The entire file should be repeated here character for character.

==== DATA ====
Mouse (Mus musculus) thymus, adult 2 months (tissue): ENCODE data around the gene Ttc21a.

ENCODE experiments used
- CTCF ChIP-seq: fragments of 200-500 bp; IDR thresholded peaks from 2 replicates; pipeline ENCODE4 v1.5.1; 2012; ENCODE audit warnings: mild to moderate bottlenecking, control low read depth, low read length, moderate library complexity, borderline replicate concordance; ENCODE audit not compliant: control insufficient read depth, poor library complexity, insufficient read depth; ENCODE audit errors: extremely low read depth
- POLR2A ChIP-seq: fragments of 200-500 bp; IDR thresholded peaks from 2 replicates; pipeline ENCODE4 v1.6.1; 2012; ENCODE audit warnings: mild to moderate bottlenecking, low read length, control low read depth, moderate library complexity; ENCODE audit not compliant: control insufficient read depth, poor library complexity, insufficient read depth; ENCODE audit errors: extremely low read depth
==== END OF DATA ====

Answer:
Mouse (Mus musculus) thymus, adult 2 months (tissue): ENCODE data around the gene Ttc21a.

ENCODE experiments used
- CTCF ChIP-seq: fragments of 200-500 bp; IDR thresholded peaks from 2 replicates; pipeline ENCODE4 v1.5.1; 2012; ENCODE audit warnings: mild to moderate bottlenecking, control low read depth, low read length, moderate library complexity, borderline replicate concordance; ENCODE audit not compliant: control insufficient read depth, poor library complexity, insufficient read depth; ENCODE audit errors: extremely low read depth
- POLR2A ChIP-seq: fragments of 200-500 bp; IDR thresholded peaks from 2 replicates; pipeline ENCODE4 v1.6.1; 2012; ENCODE audit warnings: mild to moderate bottlenecking, low read length, control low read depth, moderate library complexity; ENCODE audit not compliant: control insufficient read depth, poor library complexity, insufficient read depth; ENCODE audit errors: extremely low read depth